ref Identifies a flow variable that specifies the rate. This can be any flow variable, such as an HTTP query parameter, header, or message body content, or a value such as a KVM. For more information, see Flow variables reference.

You can also use custom variables using the JavaScript policy or the AssignMessage policy.

If you define both ref and the body of this element, the value of ref is applied and takes precedence when the flow variable is set in the request. (The reverse is true when the variable identified in ref is not set in the request.)

For example:

<Rate ref="request.header.custom_rate">1pm</Rate>

In this example, if the client does not pass a custom_rate header, then the rate for the API proxy is 1 request per minute for all clients. If the client passes a custom_rate header, then the rate limit becomes 10 requests per second for all clients on the proxy — until a request without the custom_rate header is sent.

You can use <Identifier> to group requests to enforce custom rates for different types of clients.

If you specify a value for ref but do not set the rate in the body of the <Rate> element and the client does not pass a value, then the SpikeArrest policy throws an error.

Optional n/a

Flow variables

When a SpikeArrest policy executes, the following flow variable is populated:

Variable Type Permission Description
ratelimit.policy_name.failed Boolean Read-Only Indicates whether or not the policy failed (true or false).

For more information, see Flow variables reference.

Error reference

This section describes the fault codes and error messages that are returned and fault variables that are set by Apigee when this policy triggers an error. This information is important to know if you are developing fault rules to handle faults. To learn more, see What you need to know about policy errors and Handling faults.

Runtime errors

These errors can occur when the policy executes.

Fault code HTTP status Cause Fix
policies.ratelimit.FailedToResolveSpikeArrestRate 500 This error occurs if the reference to the variable containing the rate setting within the <Rate> element cannot be resolved to a value within the Spike Arrest policy. This element is mandatory and used to specify the spike arrest rate in the form of intpm or intps.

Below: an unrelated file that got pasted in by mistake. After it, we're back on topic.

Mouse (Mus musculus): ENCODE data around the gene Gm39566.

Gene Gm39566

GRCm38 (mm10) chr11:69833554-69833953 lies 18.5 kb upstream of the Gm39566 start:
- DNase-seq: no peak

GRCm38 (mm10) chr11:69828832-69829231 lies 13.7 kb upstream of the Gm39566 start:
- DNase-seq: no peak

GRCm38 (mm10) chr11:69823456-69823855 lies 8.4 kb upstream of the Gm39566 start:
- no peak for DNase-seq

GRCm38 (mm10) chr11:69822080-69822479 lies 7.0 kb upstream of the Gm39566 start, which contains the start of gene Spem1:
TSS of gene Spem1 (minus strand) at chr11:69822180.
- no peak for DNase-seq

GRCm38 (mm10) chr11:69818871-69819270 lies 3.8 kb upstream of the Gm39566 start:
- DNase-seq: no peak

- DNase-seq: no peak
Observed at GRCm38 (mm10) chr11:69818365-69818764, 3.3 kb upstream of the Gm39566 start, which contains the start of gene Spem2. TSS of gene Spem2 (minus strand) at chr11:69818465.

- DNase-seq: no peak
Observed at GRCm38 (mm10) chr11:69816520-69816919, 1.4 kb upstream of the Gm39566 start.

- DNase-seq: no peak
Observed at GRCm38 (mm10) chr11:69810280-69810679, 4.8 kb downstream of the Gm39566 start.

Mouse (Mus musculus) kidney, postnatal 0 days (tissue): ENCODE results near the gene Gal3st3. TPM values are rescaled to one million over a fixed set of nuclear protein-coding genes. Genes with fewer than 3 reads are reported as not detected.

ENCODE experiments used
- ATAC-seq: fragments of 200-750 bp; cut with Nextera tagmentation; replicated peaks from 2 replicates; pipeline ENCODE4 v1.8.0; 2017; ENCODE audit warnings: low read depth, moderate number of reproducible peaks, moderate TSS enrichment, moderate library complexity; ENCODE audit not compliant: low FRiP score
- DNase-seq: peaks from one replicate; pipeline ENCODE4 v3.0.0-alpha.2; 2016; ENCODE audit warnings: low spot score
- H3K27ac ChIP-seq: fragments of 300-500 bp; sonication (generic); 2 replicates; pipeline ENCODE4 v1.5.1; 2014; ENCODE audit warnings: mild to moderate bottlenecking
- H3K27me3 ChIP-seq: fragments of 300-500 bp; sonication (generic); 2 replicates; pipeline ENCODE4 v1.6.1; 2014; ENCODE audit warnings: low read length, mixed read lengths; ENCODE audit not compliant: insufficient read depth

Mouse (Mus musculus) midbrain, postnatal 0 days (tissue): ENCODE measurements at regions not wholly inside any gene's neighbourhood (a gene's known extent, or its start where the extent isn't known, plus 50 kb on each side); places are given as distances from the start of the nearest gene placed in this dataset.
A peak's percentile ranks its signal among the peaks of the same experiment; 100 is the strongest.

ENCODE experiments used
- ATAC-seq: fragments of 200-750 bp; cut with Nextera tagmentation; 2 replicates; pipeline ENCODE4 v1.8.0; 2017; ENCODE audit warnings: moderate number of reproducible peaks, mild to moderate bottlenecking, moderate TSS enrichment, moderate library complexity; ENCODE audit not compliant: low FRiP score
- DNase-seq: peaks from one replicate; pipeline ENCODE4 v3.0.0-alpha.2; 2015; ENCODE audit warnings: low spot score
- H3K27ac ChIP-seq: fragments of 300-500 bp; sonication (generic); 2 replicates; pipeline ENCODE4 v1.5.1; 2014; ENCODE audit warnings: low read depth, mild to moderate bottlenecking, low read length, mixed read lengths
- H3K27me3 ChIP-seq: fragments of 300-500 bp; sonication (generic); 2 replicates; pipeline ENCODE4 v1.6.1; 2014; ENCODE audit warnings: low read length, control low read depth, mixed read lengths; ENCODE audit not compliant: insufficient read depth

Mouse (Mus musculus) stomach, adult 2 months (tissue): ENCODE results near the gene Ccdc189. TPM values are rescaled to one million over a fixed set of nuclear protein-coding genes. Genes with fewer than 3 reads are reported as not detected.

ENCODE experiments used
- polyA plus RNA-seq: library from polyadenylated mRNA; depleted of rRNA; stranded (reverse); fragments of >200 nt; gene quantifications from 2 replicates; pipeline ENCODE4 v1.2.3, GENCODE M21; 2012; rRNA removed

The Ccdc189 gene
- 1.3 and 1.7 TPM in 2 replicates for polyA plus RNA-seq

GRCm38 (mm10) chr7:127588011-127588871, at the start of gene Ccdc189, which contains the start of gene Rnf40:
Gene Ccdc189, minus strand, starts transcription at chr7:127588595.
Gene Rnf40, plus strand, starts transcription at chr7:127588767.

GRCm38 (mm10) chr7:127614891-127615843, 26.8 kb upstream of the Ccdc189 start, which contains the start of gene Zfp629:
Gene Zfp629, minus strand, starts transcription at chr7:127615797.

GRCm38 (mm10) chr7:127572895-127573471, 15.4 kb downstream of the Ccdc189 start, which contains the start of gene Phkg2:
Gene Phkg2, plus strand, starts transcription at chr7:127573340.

policies.ratelimit.InvalidMessageWeight 500 This error occurs if the value specified for the <MessageWeight> element through a flow variable is invalid (a non-integer value).
policies.ratelimit.SpikeArrestViolation 429 The rate limit is exceeded.

Deployment errors

These errors can occur when you deploy a proxy containing this policy.

Error name Cause Fix
InvalidAllowedRate If the spike arrest rate specified in the <Rate> element of the Spike Arrest Policy is not an integer or if the rate does not have ps or pm as a suffix, then the deployment of the API proxy fails.

Fault variables

These variables are set when a runtime error occurs. For more information, see What you need to know about policy errors.

Variables Where Example
fault.name="fault_name" fault_name is the name of the fault, as listed in the Runtime errors table above. The fault name is the last part of the fault code. fault.name Matches "SpikeArrestViolation"
ratelimit.policy_name.failed policy_name is the user-specified name of the policy that threw the fault. ratelimit.SA-SpikeArrestPolicy.failed = true

Example error response

Shown below is an example error response:

{  
   "fault":{  
      "detail":{  
         "errorcode":"policies.ratelimit.SpikeArrestViolation"
      },
      "faultstring":"Spike arrest violation. Allowed rate : 10ps"
   }
}

Example fault rule

Shown below is an example fault rule to handle a SpikeArrestViolation fault:

<FaultRules>
    <FaultRule name="Spike Arrest Errors">
        <Step>
            <Name>JavaScript-1</Name>
            <Condition>(fault.name Matches "SpikeArrestViolation") </Condition>
        </Step>
        <Condition>ratelimit.Spike-Arrest-1.failed=true</Condition>
    </FaultRule>
</FaultRules>

The current HTTP status code for exceeding a rate limit set by a Quota or SpikeArrest policy is 429 (Too Many Requests). To change the HTTP status code to 500 (Internal Server Error), set the features.isHTTPStatusTooManyRequestEnabled property to false using the Update organization properties API.

For example:

curl -u email:password -X POST -H "Content-type:application/xml" http://apigee.googleapis.com/v1/organizations/myorg -d \
"<Organization type="trial" name="MyOrganization">
    <Properties>
        <Property name="features.isHTTPStatusTooManyRequestEnabled">true</Property>
        . . .
    </Properties>
</Organization>"

Schemas

Each policy type is defined by an XML schema (.xsd). For reference, policy schemas are available on GitHub.

Related topics